of Customs, Bombay Vs. M/S Hardik Industrial
Corporation  INSC 923 (10 December 1997)
BHARUCHA, A.P. MISRA
Revenue is in appeal from an order passed by the Customs, Excise and Gold
(Control) Appellate Tribunal.
respondent filed, for clearance for home consumption, seven bills of entry
purporting to relate to polyethylene scrap. By reason of intelligence received
that serviceable material was likely to be cleared by the respondent as scrap,
the goods covered by the seventh bill of entry were examined by the Customs
authorities. It was found that what had been imported were plastic rolls of
LDPE films of continuous printed jumbo size bags, plain carry bags and printed
carry bags, all ready for use. The gods were seized. Statements were recorded
under the provisions of Section 108 of the Customs Act, 1962, and an order was
made on 8th March, 1994 by the Collector of Customs. Bombay.
order noted the correspondence between the respondent and its foreign
suppliers, the statements that had been made and other material on record. It
found that the respondent had sought to clear serviceable material as scrap. it
required that the goods be assessed as serviceable material;
the value thereof be enhanced; that they be confiscated with option to the
respondent to redeem them on payment of a fine; and that the respondent pay a
the Collector's order the respondent preferred an appeal to the Tribunal The
judgment and order thereon is the subject matter of this appeal. In its
judgment the Tribunal referred t the submission made on behalf of the
respondent that the goods had been imported for the purpose of recycling in the
manufacture of mono filament yarn and the respondent was not interested in
using the goods for any purpose other than as scrap. In order to establish the
respondent's bonafide, its counsel submitted that the respondent was willing to
have the goods mutilated at its own expense, and, in that context, referred to
Section 24 of the Customs Act. The Tribunal observed that the purpose of the
said provision was to ensure that where imported goods had more than one
purpose, they were rendered unfit for use except for one purpose. In other
words, the Tribunal said, where imported goods could be used as scrap or as
serviceable material, it should be open to an importer who contended that the
import was only for use as scrap to seek mutilation so that the goods could be
used only as scrap and not as serviceable material. The Tribunal referred to
the practice of permitting mutilation of serviceable garments which were
claimed to have been imported as rags. The Tribunal was satisfied that the same
procedure could be followed in the instant case, notwithstanding that rules had
not been made under Section 24. Setting aside the order of the Collector, the
Tribunal directed that the goods should be mutilated in such a manner that they
could be used only for recycling and not for any other purpose.
24 of the Customs Act reads thus:
to make rules for denaturing or mutilation of goods.- The Central Government
may make rules for permitting at the request of the owner the denaturing or
mutilation of imported goods which are ordinarily used for more than one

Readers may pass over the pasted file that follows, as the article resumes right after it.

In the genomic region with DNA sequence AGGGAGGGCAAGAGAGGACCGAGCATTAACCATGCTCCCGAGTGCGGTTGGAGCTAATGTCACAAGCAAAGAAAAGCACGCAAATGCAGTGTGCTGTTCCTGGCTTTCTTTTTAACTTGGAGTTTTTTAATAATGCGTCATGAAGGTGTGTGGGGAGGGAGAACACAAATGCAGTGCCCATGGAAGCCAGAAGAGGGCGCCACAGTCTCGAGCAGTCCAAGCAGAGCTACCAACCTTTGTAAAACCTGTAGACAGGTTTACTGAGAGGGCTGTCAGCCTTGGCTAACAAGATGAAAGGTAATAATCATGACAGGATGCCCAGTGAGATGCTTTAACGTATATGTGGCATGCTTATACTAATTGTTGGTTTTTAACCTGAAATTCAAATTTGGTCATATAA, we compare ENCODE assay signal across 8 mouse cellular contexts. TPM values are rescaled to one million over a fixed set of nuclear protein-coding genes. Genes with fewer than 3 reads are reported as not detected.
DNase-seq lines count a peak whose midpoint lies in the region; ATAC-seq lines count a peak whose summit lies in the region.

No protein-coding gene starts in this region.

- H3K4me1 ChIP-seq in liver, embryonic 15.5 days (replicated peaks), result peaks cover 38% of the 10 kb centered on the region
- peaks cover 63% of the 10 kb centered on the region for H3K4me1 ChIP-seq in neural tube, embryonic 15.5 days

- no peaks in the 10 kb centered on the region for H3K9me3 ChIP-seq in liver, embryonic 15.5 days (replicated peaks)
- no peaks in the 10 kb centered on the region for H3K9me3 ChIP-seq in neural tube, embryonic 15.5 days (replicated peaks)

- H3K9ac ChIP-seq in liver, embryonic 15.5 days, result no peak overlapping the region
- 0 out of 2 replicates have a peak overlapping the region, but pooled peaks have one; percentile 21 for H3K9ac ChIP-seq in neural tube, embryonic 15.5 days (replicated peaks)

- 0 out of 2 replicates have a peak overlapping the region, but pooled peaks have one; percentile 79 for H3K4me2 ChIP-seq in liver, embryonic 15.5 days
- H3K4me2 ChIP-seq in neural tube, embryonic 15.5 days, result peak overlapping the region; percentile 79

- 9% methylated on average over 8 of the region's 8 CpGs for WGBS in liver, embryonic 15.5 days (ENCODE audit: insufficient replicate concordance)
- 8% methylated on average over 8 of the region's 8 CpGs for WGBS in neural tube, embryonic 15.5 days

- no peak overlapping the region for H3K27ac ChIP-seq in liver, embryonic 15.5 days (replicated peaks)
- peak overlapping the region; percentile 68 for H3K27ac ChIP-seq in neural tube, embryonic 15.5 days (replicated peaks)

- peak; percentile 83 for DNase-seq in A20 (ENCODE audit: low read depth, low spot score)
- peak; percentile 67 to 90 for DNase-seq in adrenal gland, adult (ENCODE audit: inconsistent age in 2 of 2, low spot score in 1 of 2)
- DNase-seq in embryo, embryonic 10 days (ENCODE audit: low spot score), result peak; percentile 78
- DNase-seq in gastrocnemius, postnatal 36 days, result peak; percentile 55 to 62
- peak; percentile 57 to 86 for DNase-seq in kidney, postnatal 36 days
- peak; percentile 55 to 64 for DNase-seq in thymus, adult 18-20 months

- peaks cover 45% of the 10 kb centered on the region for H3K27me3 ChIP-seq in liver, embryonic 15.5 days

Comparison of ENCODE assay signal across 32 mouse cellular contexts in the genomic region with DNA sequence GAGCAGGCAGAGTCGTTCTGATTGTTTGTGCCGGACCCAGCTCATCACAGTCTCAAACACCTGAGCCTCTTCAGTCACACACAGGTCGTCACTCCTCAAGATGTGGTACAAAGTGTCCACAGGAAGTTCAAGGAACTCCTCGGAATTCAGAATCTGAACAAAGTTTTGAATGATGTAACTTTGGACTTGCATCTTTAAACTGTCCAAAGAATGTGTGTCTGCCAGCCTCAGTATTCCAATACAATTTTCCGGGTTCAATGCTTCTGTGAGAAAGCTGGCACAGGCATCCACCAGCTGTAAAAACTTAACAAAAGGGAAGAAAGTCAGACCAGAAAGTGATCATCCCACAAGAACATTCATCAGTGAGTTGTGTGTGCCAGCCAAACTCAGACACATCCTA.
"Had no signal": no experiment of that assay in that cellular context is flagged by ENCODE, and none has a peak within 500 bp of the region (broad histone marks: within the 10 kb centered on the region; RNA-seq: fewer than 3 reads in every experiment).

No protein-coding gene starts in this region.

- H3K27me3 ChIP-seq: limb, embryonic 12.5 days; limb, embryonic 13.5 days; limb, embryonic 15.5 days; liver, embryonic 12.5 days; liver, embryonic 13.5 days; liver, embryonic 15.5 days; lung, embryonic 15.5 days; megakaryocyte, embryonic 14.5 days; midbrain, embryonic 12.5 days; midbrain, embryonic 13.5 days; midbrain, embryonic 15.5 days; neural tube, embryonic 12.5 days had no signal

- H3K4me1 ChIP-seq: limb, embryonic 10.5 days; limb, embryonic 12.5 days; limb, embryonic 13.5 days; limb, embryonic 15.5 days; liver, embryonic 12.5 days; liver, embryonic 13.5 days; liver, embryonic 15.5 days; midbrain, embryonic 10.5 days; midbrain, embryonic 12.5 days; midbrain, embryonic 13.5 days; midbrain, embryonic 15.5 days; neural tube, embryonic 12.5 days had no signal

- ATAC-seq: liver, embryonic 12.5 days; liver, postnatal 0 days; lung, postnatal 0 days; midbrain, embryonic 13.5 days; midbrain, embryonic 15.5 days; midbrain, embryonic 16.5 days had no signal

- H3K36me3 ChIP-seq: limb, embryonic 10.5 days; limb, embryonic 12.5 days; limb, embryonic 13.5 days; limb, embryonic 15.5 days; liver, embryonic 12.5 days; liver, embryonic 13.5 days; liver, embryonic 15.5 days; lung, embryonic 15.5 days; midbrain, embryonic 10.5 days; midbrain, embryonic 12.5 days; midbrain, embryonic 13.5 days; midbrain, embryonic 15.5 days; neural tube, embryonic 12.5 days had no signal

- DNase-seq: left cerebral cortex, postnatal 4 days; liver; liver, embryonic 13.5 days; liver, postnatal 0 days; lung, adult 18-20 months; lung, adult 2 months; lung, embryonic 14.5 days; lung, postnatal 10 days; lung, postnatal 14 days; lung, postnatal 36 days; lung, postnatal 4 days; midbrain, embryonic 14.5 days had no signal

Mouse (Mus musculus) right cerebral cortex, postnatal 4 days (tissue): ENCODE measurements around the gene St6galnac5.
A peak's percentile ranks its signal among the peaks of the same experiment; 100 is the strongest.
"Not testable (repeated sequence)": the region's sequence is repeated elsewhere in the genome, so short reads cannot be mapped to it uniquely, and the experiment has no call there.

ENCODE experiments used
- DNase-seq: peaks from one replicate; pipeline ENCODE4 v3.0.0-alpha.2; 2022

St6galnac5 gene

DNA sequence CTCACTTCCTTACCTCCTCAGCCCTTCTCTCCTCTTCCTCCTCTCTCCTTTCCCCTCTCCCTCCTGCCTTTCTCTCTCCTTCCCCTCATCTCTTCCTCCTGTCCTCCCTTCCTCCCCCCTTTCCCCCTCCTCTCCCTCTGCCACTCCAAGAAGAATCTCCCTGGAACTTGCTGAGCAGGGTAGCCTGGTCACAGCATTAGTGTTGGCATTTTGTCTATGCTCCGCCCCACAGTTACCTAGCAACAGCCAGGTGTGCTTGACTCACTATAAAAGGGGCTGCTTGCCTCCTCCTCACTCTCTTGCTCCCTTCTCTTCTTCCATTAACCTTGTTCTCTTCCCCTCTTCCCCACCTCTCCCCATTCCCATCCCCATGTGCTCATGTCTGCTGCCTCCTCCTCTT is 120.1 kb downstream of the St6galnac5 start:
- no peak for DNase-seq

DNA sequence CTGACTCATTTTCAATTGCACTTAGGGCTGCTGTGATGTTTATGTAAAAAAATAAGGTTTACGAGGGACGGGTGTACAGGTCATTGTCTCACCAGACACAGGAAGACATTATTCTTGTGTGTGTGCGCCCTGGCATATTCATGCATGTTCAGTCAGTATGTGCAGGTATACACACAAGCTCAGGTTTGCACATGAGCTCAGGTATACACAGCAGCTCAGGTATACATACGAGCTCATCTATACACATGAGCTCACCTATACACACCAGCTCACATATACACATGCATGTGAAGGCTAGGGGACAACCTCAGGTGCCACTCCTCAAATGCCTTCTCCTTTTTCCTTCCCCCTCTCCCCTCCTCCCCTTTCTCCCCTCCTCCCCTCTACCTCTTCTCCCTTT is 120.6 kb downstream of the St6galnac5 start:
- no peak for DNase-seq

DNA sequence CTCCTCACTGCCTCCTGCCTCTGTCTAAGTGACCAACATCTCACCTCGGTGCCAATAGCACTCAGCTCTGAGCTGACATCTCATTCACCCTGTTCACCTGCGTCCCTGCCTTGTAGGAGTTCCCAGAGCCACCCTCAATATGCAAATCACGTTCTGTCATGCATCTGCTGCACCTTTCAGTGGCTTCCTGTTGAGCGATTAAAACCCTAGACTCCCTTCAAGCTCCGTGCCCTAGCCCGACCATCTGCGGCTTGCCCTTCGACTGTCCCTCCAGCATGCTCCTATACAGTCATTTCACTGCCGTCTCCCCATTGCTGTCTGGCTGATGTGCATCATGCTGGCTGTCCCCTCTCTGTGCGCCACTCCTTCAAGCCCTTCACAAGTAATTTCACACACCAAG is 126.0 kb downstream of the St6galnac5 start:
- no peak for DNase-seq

purpose so as to render them unfit for one or more of such purposes; and where
any goods are so denatured or mutilated they shall be chargeable to duty at
such rate as would be applicable if the goods had been imported in the
denatured or mutilated form" Mr. Usgaocar, learned Additional Solicitor
General, submitted that the respondent had attempted to clear serviceable
material as scrap. the goods had been, inter alia, confiscated and a redemption
fine and penalty had been imposed. The order under appeal had wiped out all
this, without going into the merits, only by relying upon Section
The purpose of Section 24 was not to condone or erase the consequences of an
offence that had been committed .
counsel for the respondent pointed out that the order of the Collector had
noted that it had been argued before him on behalf of the respondent that the
goods had been offered for mutilation, and submitted that this offer should
have been accepted because it proved the bona fides of the import. Learned
counsel submitted that the Tribunal was, therefore, justified in invoking
Section 24 and basing its judgment upon it.
point of time at which the respondent made the offer of mutilation is relevant.
If, at the very outset, the respondent had asked for mutilation of the goods, that
might have been a different matter. The Collector's order suggests that it did
not. It sought to clear the goods. It was only upon the examination of the
seventh container that it was noticed that a part of what it contained was
serviceable material. If that be so, the respondents offer of mutilation was
made only after the offence had been discovered.
order of the Tribunal does not discuss the merits of the case. It does not hold
as a fact that the goods were scrap or that the respondent had not sought to
clear as scrap what was really serviceable material or that the confiscation,
redemption fine and penalty were uncalled for.
so finding, the Tribunal could not have set aside the Collector's order and
directed merely the mutilation of the goods.
are, thus, unable to uphold the order of the Tribunal and must set it aside. At
the same time, the respondent should not be deprived of the opportunity of
satisfying the Tribunal upon the merits of its appeal; the appeal must,
therefore, be remanded to the Tribunal for being heard and disposed of on
merits, uninfluenced by the judgement and order that we have set aside.
appeals are allowed. The judgment and order under appeal is set aside. The
appeal (No. C. 481/91-A, 327- 328/95-A) is restored to the file of the Tribunal
(New Delhi) to be heard and disposed of on
respondent shall pay to the appellant the costs of the appeal.